Bonesetter's Brawl: Medicine and Mystery
The novel Bonesetter’s Brawl was originally an incomplete draft manuscript written by James Hearst’s first wife, Carmelita Calderwood. Set in the 1950s in the world of orthopedic nursing, which Calderwood knew well, the novel presents a riveting narrative describing a murder mystery in a university hospital during the 1940s. The plot unfolds to reveal the mysterious death of Dr. Josef Radetsky, a doctor who has been poisoned. The staff receive threatening letters in the mail and struggle to identify and fight an unknown killer while fighting poliomyelitis (polio).
Told from the point of view of a nurse called Peg, the novel unravels the intriguing and suspenseful details of a murder mystery.The plot thickens when one of the main characters is interrogated by the coroner, who is intent on implicating her in Dr. Radetsky’s murder. A series of unfortunate events unfold in the run up to an interesting twist ending.
Calderwood was married to James Hearst from 1944 until her death from cancer in 1951. Two years after her death, Hearst remarried Calderwood’s best friend and former roommate, Meryl Norton. It was Meryl who stumbled on the incomplete fiction manuscript, which was posthumously edited and published by James Hearst in 1979. The novel, though not a best seller, reflected Calderwood’s skills as a writer. James Hearst was determined to publish this novel after her death.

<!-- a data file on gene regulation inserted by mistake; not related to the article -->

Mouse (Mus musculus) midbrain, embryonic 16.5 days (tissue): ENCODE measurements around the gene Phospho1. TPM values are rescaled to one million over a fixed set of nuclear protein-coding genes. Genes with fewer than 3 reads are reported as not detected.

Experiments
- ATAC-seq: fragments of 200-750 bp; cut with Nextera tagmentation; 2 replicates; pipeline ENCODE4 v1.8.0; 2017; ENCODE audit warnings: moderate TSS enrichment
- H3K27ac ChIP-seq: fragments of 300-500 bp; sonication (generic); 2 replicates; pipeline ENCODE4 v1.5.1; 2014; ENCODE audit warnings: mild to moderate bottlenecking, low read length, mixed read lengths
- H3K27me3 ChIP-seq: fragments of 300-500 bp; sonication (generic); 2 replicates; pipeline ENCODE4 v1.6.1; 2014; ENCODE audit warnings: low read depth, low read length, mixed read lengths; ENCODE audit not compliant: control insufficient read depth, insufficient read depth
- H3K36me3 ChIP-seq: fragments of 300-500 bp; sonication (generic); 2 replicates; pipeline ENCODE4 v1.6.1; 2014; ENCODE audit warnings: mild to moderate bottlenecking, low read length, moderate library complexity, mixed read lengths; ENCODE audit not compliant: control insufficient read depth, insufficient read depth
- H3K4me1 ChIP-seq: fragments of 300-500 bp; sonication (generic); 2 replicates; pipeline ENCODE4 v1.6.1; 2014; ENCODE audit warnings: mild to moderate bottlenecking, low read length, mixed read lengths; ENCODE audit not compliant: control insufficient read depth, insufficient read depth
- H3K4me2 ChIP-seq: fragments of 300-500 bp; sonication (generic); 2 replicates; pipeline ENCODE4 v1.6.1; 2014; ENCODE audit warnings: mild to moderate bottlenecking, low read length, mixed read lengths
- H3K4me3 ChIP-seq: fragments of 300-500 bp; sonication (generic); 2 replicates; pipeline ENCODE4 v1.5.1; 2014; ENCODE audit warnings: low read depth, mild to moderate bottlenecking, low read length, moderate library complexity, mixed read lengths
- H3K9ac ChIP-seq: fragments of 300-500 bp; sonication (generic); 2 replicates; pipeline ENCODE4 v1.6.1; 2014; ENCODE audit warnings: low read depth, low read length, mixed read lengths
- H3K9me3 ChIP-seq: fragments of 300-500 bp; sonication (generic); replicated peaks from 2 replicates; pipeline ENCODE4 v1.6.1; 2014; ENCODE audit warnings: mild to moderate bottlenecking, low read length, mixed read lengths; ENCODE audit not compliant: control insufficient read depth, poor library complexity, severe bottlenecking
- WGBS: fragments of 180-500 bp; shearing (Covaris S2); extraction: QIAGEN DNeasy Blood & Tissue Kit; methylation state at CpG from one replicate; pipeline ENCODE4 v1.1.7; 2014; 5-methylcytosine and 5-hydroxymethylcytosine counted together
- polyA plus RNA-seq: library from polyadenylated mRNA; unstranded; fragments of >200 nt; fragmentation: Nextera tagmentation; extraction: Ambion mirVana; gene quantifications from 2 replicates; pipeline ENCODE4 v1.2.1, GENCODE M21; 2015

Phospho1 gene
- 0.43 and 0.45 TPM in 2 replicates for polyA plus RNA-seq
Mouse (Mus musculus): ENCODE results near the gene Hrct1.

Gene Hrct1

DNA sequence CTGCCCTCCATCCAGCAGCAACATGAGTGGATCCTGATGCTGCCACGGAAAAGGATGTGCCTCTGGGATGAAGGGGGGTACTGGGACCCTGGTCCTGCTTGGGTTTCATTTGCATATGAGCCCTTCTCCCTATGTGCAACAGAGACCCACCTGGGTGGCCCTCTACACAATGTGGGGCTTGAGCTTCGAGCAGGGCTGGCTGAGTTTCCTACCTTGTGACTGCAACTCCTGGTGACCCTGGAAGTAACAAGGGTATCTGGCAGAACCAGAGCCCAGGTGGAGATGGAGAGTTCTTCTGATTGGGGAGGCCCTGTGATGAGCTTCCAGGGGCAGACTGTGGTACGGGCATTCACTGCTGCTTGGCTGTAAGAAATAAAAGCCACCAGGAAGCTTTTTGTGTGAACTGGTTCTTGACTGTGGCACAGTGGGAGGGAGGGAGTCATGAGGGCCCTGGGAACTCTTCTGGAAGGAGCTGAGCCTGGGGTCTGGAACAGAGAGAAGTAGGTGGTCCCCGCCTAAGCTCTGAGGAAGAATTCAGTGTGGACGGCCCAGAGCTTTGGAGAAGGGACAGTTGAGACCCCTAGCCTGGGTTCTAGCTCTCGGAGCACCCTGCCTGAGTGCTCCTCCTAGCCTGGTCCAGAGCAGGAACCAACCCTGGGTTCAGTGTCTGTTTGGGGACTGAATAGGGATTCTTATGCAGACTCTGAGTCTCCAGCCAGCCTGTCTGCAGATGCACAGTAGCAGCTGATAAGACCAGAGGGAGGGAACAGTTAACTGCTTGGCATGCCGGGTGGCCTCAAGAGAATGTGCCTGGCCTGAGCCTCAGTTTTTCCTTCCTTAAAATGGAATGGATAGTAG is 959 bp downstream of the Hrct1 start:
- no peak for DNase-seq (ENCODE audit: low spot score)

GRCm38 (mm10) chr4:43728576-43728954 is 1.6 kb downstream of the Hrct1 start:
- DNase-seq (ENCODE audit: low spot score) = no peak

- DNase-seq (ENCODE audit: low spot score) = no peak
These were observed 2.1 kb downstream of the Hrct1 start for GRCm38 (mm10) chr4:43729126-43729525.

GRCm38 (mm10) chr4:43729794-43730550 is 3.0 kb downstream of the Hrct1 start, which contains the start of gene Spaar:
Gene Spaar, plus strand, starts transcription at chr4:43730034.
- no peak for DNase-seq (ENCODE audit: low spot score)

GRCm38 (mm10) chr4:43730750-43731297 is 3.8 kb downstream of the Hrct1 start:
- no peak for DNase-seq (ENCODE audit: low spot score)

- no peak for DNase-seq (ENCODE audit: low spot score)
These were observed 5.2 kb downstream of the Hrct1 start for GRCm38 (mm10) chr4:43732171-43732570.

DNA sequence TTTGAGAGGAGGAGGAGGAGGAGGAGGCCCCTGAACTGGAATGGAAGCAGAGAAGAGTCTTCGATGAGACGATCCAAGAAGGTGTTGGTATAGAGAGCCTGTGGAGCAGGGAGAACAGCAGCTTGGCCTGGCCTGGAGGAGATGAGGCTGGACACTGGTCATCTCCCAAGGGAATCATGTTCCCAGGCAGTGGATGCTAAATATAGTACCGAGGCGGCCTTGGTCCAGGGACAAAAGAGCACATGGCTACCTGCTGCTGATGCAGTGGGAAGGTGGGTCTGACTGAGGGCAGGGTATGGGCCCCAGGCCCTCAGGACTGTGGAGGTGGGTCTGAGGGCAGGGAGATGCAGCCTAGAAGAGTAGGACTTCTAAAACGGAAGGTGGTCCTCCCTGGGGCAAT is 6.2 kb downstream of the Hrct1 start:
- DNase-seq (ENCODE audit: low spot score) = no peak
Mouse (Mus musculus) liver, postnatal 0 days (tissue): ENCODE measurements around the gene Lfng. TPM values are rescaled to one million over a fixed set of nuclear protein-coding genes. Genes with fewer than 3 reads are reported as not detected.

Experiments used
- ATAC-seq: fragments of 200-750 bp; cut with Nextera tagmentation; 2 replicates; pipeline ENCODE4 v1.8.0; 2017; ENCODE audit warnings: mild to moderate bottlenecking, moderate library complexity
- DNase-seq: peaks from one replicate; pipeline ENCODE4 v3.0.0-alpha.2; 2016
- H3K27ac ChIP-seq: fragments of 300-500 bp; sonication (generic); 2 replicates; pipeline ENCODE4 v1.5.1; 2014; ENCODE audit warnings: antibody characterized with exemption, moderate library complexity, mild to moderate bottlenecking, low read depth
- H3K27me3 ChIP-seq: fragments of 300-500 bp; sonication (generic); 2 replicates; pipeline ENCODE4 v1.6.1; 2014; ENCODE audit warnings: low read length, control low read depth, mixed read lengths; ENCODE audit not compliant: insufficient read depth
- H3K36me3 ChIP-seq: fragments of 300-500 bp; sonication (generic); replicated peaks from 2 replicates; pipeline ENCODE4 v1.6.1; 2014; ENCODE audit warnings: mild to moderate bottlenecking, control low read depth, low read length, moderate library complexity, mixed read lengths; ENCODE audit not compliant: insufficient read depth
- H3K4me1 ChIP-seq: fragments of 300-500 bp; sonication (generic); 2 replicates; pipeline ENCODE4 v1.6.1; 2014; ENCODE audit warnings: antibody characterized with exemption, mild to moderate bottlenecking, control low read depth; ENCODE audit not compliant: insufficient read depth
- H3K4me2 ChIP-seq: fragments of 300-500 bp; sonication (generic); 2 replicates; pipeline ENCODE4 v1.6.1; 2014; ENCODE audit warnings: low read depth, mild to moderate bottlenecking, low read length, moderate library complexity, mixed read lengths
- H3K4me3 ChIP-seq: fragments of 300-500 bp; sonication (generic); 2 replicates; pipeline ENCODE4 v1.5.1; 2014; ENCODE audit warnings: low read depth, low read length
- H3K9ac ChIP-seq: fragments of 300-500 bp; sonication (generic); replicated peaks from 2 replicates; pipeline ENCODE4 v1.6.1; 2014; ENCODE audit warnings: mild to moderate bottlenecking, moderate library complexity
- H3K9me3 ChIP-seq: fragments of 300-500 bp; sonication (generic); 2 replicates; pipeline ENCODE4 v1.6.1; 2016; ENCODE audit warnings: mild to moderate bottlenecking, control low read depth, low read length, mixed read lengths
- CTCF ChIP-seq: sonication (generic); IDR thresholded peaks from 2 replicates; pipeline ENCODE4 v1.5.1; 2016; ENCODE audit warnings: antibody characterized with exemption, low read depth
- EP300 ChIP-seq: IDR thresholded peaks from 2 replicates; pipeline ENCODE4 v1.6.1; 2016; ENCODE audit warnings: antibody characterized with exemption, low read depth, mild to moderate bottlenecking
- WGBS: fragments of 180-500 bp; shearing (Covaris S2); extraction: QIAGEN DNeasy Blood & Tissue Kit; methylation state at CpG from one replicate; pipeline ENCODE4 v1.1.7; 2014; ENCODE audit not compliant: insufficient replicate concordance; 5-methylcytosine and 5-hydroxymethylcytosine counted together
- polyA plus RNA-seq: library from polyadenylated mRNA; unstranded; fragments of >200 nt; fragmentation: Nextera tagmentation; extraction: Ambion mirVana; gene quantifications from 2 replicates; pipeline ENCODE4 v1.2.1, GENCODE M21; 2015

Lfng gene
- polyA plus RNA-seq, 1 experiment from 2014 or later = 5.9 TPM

In setting Bonesetter’s Brawl in the world of orthopedics, Calderwood was writing about an area familiar to her. During her nursing career, she specialized in the treatment of polio and her much-republished textbook, Orthopedic Nursing, served as a very reliable source of knowledge for those devoted to this noble profession of caring for those in need.
This poem was written by James Hearst in memory of Carmelita Calderwood.
She sleeps as if the mouths of buds,
About to utter their gentle bloom,
Suspended breath lest an echo darken
The silence where she keeps her room,
And sleeps. The warm October sunlight
Holds in its hands the troubled year’s
Moments of grace before they wither
The asters, and leaves rain down like tears.
She seems to dream in the early shadow
Where a fountain trembles, she does not start
At the blackbird’s whistle above the cedars
Nor the tiptoe steps of my anxious heart.
I bow my head as the prayers attend her,
But heart, poor innocent, swells to make
A sudden gesture of warning to tell me
At the last farewell, she will not wake.
Calderwood, Carmelita and James Hearst. Bonesetter's Brawl. Ardmore, Penna: Dorrance and Co., 1979.